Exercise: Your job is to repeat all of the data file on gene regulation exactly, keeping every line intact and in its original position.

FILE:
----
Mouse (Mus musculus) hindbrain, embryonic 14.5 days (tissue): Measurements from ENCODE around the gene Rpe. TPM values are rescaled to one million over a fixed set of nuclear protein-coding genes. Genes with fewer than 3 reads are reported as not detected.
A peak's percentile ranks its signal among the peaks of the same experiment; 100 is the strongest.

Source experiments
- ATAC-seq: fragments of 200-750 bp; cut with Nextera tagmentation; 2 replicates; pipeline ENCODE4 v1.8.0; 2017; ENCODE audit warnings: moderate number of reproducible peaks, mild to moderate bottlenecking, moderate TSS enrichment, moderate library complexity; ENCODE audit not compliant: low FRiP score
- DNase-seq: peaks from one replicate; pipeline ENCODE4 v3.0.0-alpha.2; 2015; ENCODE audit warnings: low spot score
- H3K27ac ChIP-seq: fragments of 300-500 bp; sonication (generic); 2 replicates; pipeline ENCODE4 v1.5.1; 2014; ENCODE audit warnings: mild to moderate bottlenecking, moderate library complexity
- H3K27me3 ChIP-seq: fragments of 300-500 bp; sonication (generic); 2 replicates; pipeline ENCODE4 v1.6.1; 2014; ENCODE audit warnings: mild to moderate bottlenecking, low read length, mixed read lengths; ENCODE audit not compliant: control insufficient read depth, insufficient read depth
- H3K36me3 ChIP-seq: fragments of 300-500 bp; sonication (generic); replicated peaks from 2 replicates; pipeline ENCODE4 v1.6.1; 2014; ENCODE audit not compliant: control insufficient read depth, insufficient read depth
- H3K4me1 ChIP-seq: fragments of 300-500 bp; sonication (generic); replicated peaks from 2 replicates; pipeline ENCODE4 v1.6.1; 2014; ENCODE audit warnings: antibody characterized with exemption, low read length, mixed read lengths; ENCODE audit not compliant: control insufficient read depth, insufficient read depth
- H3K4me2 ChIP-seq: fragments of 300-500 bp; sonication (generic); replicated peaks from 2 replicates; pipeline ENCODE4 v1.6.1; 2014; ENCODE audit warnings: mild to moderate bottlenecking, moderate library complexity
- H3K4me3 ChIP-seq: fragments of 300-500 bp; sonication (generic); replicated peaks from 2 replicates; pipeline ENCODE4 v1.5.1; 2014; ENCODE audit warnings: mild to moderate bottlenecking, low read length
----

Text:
Mouse (Mus musculus) hindbrain, embryonic 14.5 days (tissue): Measurements from ENCODE around the gene Rpe. TPM values are rescaled to one million over a fixed set of nuclear protein-coding genes. Genes with fewer than 3 reads are reported as not detected.
A peak's percentile ranks its signal among the peaks of the same experiment; 100 is the strongest.

Source experiments
- ATAC-seq: fragments of 200-750 bp; cut with Nextera tagmentation; 2 replicates; pipeline ENCODE4 v1.8.0; 2017; ENCODE audit warnings: moderate number of reproducible peaks, mild to moderate bottlenecking, moderate TSS enrichment, moderate library complexity; ENCODE audit not compliant: low FRiP score
- DNase-seq: peaks from one replicate; pipeline ENCODE4 v3.0.0-alpha.2; 2015; ENCODE audit warnings: low spot score
- H3K27ac ChIP-seq: fragments of 300-500 bp; sonication (generic); 2 replicates; pipeline ENCODE4 v1.5.1; 2014; ENCODE audit warnings: mild to moderate bottlenecking, moderate library complexity
- H3K27me3 ChIP-seq: fragments of 300-500 bp; sonication (generic); 2 replicates; pipeline ENCODE4 v1.6.1; 2014; ENCODE audit warnings: mild to moderate bottlenecking, low read length, mixed read lengths; ENCODE audit not compliant: control insufficient read depth, insufficient read depth
- H3K36me3 ChIP-seq: fragments of 300-500 bp; sonication (generic); replicated peaks from 2 replicates; pipeline ENCODE4 v1.6.1; 2014; ENCODE audit not compliant: control insufficient read depth, insufficient read depth
- H3K4me1 ChIP-seq: fragments of 300-500 bp; sonication (generic); replicated peaks from 2 replicates; pipeline ENCODE4 v1.6.1; 2014; ENCODE audit warnings: antibody characterized with exemption, low read length, mixed read lengths; ENCODE audit not compliant: control insufficient read depth, insufficient read depth
- H3K4me2 ChIP-seq: fragments of 300-500 bp; sonication (generic); replicated peaks from 2 replicates; pipeline ENCODE4 v1.6.1; 2014; ENCODE audit warnings: mild to moderate bottlenecking, moderate library complexity
- H3K4me3 ChIP-seq: fragments of 300-500 bp; sonication (generic); replicated peaks from 2 replicates; pipeline ENCODE4 v1.5.1; 2014; ENCODE audit warnings: mild to moderate bottlenecking, low read length